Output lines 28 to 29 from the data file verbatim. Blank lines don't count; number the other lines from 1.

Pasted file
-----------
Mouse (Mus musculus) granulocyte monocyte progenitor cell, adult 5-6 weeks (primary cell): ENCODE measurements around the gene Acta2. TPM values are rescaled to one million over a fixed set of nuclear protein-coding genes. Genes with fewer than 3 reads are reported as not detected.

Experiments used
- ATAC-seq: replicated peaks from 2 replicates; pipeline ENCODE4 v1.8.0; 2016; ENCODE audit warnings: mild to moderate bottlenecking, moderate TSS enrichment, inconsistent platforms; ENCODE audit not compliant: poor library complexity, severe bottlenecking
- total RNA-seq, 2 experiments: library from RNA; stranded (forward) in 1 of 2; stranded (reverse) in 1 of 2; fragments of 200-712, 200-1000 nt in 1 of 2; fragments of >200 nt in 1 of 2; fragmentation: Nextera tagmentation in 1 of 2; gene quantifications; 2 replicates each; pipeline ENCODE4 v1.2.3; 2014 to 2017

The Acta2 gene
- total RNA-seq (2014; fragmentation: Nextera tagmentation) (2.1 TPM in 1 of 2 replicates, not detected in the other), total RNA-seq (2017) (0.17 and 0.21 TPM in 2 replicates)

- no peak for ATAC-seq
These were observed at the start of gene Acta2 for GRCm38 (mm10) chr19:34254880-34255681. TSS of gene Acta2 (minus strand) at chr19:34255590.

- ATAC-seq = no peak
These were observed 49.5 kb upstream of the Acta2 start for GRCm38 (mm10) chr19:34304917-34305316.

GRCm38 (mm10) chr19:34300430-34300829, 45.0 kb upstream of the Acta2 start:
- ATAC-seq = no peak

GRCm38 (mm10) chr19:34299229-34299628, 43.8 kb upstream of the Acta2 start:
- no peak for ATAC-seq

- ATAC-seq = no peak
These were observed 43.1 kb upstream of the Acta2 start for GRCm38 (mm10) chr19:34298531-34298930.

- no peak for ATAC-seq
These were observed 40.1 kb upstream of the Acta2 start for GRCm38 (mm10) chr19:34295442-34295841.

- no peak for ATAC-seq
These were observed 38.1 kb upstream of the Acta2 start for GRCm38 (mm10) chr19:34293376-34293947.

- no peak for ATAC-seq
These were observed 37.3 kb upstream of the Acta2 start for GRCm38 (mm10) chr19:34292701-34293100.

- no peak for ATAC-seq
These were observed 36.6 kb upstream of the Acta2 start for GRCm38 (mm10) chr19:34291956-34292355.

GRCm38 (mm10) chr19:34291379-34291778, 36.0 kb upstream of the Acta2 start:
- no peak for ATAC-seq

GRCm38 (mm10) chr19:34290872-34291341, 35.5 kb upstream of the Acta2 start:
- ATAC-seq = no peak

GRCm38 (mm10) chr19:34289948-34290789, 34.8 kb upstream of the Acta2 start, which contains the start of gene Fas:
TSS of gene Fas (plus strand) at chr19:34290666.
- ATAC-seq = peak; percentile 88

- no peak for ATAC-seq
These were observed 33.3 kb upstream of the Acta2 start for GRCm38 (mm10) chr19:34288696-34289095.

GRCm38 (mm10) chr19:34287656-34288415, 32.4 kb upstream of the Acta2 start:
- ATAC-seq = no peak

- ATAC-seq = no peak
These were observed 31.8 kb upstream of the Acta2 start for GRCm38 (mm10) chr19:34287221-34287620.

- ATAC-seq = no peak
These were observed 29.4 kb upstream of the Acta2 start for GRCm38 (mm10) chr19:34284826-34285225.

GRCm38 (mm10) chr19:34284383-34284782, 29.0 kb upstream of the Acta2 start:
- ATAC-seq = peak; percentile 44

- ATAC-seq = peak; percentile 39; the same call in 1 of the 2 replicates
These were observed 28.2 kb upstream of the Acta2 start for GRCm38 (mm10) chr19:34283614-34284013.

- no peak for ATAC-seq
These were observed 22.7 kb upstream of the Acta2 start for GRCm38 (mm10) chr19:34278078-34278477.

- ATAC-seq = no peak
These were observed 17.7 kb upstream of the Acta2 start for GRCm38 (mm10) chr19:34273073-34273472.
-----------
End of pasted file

- ATAC-seq = no peak

GRCm38 (mm10) chr19:34289948-34290789, 34.8 kb upstream of the Acta2 start, which contains the start of gene Fas: